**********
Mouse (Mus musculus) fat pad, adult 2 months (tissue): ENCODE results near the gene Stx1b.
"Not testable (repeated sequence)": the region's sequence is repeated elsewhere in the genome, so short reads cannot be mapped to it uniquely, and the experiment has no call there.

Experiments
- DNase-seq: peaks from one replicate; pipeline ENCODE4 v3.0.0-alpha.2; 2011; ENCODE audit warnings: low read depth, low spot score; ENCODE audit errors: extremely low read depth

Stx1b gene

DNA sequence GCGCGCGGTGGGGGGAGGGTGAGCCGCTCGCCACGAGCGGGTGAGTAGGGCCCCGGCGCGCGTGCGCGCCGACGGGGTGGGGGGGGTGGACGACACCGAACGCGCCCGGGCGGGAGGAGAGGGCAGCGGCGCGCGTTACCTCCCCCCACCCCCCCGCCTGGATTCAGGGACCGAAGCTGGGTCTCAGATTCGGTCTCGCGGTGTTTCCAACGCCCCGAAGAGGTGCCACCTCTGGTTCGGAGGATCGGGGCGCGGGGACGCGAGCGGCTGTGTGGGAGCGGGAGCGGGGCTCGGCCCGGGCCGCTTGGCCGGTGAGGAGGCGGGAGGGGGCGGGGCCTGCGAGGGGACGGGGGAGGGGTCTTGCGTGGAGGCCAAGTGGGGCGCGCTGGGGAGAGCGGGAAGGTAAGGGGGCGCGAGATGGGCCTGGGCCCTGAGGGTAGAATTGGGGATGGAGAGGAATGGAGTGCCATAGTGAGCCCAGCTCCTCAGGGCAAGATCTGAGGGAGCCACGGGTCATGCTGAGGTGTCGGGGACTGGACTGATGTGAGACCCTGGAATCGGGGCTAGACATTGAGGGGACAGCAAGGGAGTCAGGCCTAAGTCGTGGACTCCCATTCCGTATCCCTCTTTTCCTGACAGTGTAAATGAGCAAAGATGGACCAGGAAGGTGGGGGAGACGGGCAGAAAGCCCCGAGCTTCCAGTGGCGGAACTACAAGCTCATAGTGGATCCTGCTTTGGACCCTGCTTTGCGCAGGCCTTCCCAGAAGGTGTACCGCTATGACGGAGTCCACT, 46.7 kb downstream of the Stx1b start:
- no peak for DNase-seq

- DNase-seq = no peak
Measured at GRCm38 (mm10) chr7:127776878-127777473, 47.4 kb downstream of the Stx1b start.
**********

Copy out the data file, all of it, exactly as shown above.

Mouse (Mus musculus) fat pad, adult 2 months (tissue): ENCODE results near the gene Stx1b.
"Not testable (repeated sequence)": the region's sequence is repeated elsewhere in the genome, so short reads cannot be mapped to it uniquely, and the experiment has no call there.

Experiments
- DNase-seq: peaks from one replicate; pipeline ENCODE4 v3.0.0-alpha.2; 2011; ENCODE audit warnings: low read depth, low spot score; ENCODE audit errors: extremely low read depth

Stx1b gene

DNA sequence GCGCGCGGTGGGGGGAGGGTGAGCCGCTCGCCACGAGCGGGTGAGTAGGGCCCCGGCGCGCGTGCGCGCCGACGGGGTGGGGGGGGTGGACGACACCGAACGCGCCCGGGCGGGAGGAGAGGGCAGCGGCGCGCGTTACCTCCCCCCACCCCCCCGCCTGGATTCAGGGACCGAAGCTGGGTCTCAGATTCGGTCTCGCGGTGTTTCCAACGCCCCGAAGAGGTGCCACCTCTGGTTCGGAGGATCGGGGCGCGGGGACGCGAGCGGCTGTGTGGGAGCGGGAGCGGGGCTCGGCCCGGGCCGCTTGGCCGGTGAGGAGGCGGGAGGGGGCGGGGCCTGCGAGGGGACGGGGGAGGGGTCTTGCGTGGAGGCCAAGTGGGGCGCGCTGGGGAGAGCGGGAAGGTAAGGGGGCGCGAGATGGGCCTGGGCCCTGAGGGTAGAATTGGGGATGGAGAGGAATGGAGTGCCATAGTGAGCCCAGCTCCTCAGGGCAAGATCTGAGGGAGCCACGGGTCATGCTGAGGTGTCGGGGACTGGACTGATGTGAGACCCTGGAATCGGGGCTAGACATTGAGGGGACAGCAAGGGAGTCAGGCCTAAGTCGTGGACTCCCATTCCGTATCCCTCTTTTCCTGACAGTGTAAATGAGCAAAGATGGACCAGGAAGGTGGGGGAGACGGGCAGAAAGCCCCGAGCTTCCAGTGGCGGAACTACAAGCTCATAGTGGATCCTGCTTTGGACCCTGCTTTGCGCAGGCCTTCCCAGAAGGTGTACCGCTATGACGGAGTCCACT, 46.7 kb downstream of the Stx1b start:
- no peak for DNase-seq

- DNase-seq = no peak
Measured at GRCm38 (mm10) chr7:127776878-127777473, 47.4 kb downstream of the Stx1b start.